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People v. Hill


DECEMBER 30, 1971.




APPEAL from the Circuit Court of Cook County; the Hon. DANIEL J. RYAN, Judge, presiding.



Burglary. Ill. Rev. Stat. 1967, ch. 38, par. 19-1.


After a jury trial, defendant was found guilty and sentenced to a term of 6 to 15 years.


1. Defendant was entitled to a discharge under the "speedy trial" provision of the constitution (Art. 2, Section 9), and the implementing statute (Ill. Rev. Stat. 1967, ch. 38, par. 103-5).

2. Defendant was denied a fair trial due to improper remarks made by the prosecutor during his closing argument to the jury.

3. The sentence imposed was excessive.


Defendant's first contention is that he was entitled to a discharge under Ill. Rev. Stat. 1967, ch. 38, par. 103-5, which provides that a defendant in custody is entitled to discharge if he is not tried within 120 days of the time he was taken into custody "unless delay is occasioned by the defendant, * * *."

This defendant was taken into custody on April 21, 1968; was never admitted to bail; and was brought to trial on May 15, 1969. The total time between arrest and trial may be separated into four periods for consideration of this point on appeal.

• 1 The first period (80 days) was from the date of arrest, April 21, 1968, to July 10, 1968, on which date defendant requested substitution of a different judge, which motion was allowed. Despite the fact that there may have been very little delay in making the assignment to the new judge, there was some, and the statute specifies only that "delay" be caused in order to terminate the running of the 120-day period. Also, as a practical matter, the new judge would then have had to accommodate the case into his own trial call, and we have no way of knowing the extent of the delay which this may have occasioned. The statutory time therefore commenced anew, and defendant was not entitled to discharge on this point. (See, e.g., People v. Walker, 100 Ill. App.2d 282, 289; and People v. Rice, 109 Ill. App.2d 212, 218.) People v. Hatchett, 82 Ill. App.2d 40, 49, cited by defendant, presented a unique and distinguishable factual situation, but if we were to consider it in point here, we would feel ourselves required to disagree with the point the instant defendant seeks to make on its authority. We believe our opinion in this regard is in line with those decisions which, having given careful consideration to the point, have reached the opposite conclusion. See People v. Walker, supra, and especially People v. Iasello, 410 Ill. 252, 255-256.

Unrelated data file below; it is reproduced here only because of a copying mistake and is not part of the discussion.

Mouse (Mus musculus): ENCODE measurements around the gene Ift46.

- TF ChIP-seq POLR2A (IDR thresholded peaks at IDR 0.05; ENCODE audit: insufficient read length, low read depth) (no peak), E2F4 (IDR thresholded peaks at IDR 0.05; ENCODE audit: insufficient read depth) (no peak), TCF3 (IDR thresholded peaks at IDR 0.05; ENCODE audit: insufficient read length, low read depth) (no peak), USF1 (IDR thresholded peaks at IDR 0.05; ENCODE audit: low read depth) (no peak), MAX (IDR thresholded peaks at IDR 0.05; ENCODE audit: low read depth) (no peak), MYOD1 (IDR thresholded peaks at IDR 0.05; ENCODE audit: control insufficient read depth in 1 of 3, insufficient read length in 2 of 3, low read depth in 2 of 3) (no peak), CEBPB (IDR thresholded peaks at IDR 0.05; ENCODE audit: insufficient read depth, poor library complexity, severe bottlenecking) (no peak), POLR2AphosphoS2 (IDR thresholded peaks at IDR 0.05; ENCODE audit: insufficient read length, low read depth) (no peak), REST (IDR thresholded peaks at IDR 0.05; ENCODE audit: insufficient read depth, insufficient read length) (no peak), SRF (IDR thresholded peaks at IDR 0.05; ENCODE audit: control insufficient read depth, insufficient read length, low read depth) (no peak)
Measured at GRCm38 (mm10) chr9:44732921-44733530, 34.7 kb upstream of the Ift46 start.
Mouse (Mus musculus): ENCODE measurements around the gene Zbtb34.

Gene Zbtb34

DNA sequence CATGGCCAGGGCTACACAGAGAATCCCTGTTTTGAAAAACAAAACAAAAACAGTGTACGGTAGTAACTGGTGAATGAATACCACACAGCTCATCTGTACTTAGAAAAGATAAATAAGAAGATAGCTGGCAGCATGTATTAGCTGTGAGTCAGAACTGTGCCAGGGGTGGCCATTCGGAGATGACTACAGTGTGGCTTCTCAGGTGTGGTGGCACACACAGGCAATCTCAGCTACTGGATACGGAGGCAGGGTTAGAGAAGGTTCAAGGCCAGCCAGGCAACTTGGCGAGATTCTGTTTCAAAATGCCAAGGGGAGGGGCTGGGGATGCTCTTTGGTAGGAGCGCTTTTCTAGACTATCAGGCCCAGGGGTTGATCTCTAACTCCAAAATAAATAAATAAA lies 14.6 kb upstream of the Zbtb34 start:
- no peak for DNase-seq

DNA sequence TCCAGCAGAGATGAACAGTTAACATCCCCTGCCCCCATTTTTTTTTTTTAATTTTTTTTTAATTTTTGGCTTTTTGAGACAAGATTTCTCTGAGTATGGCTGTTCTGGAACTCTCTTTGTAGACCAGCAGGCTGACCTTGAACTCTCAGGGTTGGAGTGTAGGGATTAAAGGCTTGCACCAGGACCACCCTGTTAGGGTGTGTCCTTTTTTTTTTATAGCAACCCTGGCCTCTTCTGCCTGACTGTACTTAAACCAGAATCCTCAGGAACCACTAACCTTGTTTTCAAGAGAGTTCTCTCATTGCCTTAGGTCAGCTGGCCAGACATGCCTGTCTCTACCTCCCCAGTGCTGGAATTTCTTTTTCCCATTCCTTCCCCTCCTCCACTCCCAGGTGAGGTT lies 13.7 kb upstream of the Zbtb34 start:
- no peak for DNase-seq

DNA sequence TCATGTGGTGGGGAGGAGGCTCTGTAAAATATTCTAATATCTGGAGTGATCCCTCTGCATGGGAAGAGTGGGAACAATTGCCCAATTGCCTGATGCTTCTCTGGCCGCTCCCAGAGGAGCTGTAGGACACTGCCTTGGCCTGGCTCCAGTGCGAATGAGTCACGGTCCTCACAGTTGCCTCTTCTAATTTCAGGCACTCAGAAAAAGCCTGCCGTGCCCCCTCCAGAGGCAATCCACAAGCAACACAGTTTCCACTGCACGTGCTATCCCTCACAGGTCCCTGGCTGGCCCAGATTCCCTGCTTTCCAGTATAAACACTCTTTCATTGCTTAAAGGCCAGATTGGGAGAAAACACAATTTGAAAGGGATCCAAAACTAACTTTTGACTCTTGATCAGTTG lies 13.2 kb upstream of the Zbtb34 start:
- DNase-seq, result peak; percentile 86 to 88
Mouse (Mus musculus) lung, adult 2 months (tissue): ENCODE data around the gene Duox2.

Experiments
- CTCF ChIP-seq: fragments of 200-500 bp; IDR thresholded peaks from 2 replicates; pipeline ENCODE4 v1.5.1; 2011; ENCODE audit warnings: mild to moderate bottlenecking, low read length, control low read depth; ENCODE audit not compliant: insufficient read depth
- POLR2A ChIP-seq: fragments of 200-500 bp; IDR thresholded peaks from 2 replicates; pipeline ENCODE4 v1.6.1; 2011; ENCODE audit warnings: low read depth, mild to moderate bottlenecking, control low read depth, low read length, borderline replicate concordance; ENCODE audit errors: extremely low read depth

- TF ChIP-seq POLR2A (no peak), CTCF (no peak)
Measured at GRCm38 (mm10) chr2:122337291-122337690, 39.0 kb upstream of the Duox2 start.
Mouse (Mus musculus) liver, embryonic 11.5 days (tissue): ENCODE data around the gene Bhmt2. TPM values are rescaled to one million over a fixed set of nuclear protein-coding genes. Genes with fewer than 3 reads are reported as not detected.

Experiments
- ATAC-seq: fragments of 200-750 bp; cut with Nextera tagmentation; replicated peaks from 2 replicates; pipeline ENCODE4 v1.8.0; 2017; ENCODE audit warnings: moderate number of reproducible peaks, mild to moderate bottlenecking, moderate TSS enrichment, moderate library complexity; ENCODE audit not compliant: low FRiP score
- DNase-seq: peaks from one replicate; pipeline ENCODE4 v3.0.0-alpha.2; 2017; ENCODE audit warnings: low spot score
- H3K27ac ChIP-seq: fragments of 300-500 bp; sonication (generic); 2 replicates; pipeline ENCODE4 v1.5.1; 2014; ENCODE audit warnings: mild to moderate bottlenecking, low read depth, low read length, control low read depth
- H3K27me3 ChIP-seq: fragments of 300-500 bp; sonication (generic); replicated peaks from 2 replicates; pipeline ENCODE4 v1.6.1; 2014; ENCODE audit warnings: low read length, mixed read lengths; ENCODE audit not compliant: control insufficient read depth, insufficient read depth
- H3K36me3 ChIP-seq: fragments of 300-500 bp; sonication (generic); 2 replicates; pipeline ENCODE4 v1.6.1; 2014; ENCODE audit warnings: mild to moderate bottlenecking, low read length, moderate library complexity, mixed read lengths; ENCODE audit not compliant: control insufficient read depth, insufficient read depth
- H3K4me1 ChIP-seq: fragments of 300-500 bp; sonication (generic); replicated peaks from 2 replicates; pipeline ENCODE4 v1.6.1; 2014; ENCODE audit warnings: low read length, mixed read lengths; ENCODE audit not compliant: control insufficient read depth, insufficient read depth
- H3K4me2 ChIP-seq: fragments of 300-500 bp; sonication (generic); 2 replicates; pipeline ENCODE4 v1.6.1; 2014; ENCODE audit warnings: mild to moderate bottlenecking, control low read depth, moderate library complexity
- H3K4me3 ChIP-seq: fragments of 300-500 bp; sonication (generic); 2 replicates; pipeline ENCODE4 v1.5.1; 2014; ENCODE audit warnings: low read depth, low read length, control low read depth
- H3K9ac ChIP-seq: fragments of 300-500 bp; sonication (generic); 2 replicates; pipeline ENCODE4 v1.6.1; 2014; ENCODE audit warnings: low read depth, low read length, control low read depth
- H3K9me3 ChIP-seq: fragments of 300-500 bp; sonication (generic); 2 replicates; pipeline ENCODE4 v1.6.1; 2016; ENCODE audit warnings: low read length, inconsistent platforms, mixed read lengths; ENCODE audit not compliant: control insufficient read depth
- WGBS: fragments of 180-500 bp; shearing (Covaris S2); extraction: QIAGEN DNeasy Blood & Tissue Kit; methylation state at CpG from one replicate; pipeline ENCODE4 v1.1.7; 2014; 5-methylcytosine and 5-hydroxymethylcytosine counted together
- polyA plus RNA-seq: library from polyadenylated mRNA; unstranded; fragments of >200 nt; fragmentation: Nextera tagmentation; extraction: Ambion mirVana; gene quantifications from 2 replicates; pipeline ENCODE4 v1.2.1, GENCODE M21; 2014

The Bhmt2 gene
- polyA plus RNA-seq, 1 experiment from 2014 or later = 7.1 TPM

• 2 The second period of time in question (106 days) ran from July 10, 1968, to October 24, 1968. On October 10, defendant himself, after obtaining a change in counsel, made a motion for a continuance to October 24, which was obviously a delay occasioned by defendant and started the 120-day period running again. People v. Taylor, 123 Ill. App.2d 430, 433.